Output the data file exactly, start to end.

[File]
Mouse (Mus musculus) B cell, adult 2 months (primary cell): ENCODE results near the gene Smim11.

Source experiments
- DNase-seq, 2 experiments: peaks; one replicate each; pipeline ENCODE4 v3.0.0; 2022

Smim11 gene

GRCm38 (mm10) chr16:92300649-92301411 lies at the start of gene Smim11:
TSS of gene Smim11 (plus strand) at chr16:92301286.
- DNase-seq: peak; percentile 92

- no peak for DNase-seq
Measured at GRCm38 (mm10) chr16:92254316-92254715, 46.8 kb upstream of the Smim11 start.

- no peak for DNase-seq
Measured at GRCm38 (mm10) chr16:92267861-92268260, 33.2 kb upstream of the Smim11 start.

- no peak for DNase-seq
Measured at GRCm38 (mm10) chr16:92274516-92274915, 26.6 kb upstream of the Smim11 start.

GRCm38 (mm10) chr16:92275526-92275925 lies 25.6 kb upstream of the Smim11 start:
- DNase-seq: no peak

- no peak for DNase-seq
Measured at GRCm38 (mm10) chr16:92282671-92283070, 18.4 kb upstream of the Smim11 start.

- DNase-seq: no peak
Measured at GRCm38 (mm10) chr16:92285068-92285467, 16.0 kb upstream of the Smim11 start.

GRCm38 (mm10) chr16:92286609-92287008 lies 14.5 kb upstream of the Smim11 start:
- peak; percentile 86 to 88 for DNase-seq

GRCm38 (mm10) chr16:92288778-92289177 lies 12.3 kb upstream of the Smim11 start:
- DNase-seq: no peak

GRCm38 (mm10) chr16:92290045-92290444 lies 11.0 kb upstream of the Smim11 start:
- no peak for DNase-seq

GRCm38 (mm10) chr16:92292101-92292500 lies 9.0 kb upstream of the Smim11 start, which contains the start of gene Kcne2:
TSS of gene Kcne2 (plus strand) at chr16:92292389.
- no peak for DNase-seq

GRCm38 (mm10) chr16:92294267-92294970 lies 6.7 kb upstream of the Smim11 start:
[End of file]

Mouse (Mus musculus) B cell, adult 2 months (primary cell): ENCODE results near the gene Smim11.

Source experiments
- DNase-seq, 2 experiments: peaks; one replicate each; pipeline ENCODE4 v3.0.0; 2022

Smim11 gene

GRCm38 (mm10) chr16:92300649-92301411 lies at the start of gene Smim11:
TSS of gene Smim11 (plus strand) at chr16:92301286.
- DNase-seq: peak; percentile 92

- no peak for DNase-seq
Measured at GRCm38 (mm10) chr16:92254316-92254715, 46.8 kb upstream of the Smim11 start.

- no peak for DNase-seq
Measured at GRCm38 (mm10) chr16:92267861-92268260, 33.2 kb upstream of the Smim11 start.

- no peak for DNase-seq
Measured at GRCm38 (mm10) chr16:92274516-92274915, 26.6 kb upstream of the Smim11 start.

GRCm38 (mm10) chr16:92275526-92275925 lies 25.6 kb upstream of the Smim11 start:
- DNase-seq: no peak

- no peak for DNase-seq
Measured at GRCm38 (mm10) chr16:92282671-92283070, 18.4 kb upstream of the Smim11 start.

- DNase-seq: no peak
Measured at GRCm38 (mm10) chr16:92285068-92285467, 16.0 kb upstream of the Smim11 start.

GRCm38 (mm10) chr16:92286609-92287008 lies 14.5 kb upstream of the Smim11 start:
- peak; percentile 86 to 88 for DNase-seq

GRCm38 (mm10) chr16:92288778-92289177 lies 12.3 kb upstream of the Smim11 start:
- DNase-seq: no peak

GRCm38 (mm10) chr16:92290045-92290444 lies 11.0 kb upstream of the Smim11 start:
- no peak for DNase-seq

GRCm38 (mm10) chr16:92292101-92292500 lies 9.0 kb upstream of the Smim11 start, which contains the start of gene Kcne2:
TSS of gene Kcne2 (plus strand) at chr16:92292389.
- no peak for DNase-seq

GRCm38 (mm10) chr16:92294267-92294970 lies 6.7 kb upstream of the Smim11 start: